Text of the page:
So mascots are somewhat of a contentious subject in sports. Kids and families love them because they're typically colorful and playful. Hardcore fans hate them because it's a distraction from the game. Casual fans are indifferent because they're casual.
Nashville FC/SC has always been referred to as the "Boys in Gold". When we first debuted in a professional match against Atlanta United, the television broadcasters tried to bill the match as "the Five Stripes vs the Six Strings" referring to the guitar element of the USL Championship team's logo. With the rebranding into MLS, that element is gone, replaced by what some call "sound waves". With Nashville being known as Music City, the theme was going to follow.
Season one was marred by COVID-19, and so there was not a lot done to find a nickname. Most fans, like me, wanted something to come about organically. Luckily, it seems we got our wish.
For those who have kept up with the ongoing saga of Nashville SC's stadium at the state fairgrounds, you'll remember all of the Metro City Council meetings in 2018, the club's first professional season, that were held to vote on the stadium. Several included time for citizens to voice their opinions for or against the stadium. Those opposed were mostly belonging to a group called Save Our Fairgrounds who believed that the soccer stadium would kill off their beloved fairgrounds (the Tennessee State Fair is a bit of a sad joke with Wilson County holding the largest fair in the state for over a decade), the flea market, and the racetrack.
The SOF crew made some great points about other locations at which the stadium could be built, but some made some fairly wild comments. One man gave a miniature sermon about how Nashville is becoming like ancient Rome who tried to distract its citizens from their miserable lives with "bread and circuses." "This has become a town of circuses: football circus, baseball circus, hockey circus, and now soccer circus," he opined. "Economies are built, wealth is made through mining, manufacturing, and agriculture." This led to many jokes, supporters dressing as clowns and miners, and using his tenets of economy as a chant; however, there was another SOF supporter whose words at that meeting resonated with Nashville SC supporters.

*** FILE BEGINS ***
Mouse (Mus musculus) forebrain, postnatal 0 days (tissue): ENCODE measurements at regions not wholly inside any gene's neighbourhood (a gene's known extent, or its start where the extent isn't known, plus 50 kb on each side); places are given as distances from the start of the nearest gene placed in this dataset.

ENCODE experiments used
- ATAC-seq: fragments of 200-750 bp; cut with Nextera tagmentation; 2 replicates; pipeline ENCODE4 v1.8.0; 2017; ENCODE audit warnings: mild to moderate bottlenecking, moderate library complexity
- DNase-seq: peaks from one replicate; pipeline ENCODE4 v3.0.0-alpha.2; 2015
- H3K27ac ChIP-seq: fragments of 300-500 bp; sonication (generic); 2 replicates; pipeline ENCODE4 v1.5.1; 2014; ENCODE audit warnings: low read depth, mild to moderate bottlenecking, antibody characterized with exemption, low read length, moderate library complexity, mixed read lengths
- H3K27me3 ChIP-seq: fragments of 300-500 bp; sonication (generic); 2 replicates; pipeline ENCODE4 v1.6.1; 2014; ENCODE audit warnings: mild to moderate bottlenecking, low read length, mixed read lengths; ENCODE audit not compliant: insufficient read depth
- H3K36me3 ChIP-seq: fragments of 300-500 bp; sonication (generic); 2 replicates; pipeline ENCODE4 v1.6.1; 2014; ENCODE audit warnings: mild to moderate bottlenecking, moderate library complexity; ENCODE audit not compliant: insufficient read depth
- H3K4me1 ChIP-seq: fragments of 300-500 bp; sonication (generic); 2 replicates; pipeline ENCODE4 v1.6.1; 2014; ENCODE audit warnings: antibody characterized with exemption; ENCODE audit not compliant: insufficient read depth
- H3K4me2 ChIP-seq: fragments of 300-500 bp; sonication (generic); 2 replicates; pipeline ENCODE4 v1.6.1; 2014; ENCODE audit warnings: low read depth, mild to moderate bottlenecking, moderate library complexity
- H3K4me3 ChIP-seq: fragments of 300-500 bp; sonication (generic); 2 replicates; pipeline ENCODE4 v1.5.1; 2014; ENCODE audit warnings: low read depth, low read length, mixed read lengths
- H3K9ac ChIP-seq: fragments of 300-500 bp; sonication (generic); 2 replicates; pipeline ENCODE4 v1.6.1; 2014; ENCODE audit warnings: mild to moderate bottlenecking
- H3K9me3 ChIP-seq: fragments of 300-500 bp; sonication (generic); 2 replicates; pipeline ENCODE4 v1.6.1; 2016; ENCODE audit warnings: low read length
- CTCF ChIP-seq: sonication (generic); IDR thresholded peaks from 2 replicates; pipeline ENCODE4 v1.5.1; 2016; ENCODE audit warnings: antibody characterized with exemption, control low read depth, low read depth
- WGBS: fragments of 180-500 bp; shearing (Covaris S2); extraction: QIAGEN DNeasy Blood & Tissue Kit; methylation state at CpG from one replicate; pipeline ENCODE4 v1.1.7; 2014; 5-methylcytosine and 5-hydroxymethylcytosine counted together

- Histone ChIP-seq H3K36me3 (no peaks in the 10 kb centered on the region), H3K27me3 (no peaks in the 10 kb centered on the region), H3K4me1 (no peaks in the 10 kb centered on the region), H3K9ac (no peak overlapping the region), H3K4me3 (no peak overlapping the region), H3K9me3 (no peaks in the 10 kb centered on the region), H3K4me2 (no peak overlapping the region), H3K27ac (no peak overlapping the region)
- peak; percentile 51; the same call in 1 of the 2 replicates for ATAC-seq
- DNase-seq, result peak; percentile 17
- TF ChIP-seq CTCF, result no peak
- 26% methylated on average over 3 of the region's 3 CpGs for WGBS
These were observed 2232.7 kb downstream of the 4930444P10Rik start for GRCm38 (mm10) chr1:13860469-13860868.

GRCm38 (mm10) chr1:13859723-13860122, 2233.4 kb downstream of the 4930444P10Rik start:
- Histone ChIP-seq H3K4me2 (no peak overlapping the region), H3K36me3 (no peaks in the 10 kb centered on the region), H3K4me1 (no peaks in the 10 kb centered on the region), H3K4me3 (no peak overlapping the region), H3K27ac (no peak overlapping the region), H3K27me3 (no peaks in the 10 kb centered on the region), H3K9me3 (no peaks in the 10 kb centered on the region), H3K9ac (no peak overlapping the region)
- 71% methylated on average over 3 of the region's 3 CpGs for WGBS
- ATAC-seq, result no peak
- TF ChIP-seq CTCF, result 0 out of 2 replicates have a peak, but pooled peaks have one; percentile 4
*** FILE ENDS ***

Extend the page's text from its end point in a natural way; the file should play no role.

The very next night was a home match against Richmond Kickers in which Nashville won 4-0. In between circus songs and economy chants, the supporters yipped like coyotes as their boys rode roughshod over the club who was the DC United affiliate at the time. It was so obvious that John Freeman, play-by-play broadcaster for the club, called the club "a pack of coyotes on the hunt again" after the fourth goal was scored.
That coyote reference stuck with us. Some people joked that Nashville SC stood for "soccer coyotes". The following January, a wild coyote was found in the bathroom of Music City Center, a convention center that was still under construction. As soon as the news came out, the supporters were all over it. The Assembly (@TheAssemblyNash) tweeted "If we get a mascot @NashvilleSC you better make it a coyote." I responded with "Nashville Soccer Coyotes. Trademark it now." Little did we know, they would.
Say hello to Tempo the coyote, official mascot of Nashville SC. He has already made friends with Gnash, mascot of the NHL's Nashville Predators. No word yet on if he's reached out to T-Rac of the Tennessee Titans or Booster of the Nashville Sounds. Tempo is making an impact though as Extratime podcast host Andrew Wiebe (@Andrew_Wiebe) put him as the starting LW in his mascot Best XI. If fans are allowed in stadiums for this season, you can bet that Tempo will be there, and the Backline will be yipping with him to cheer on the Boys in Gold.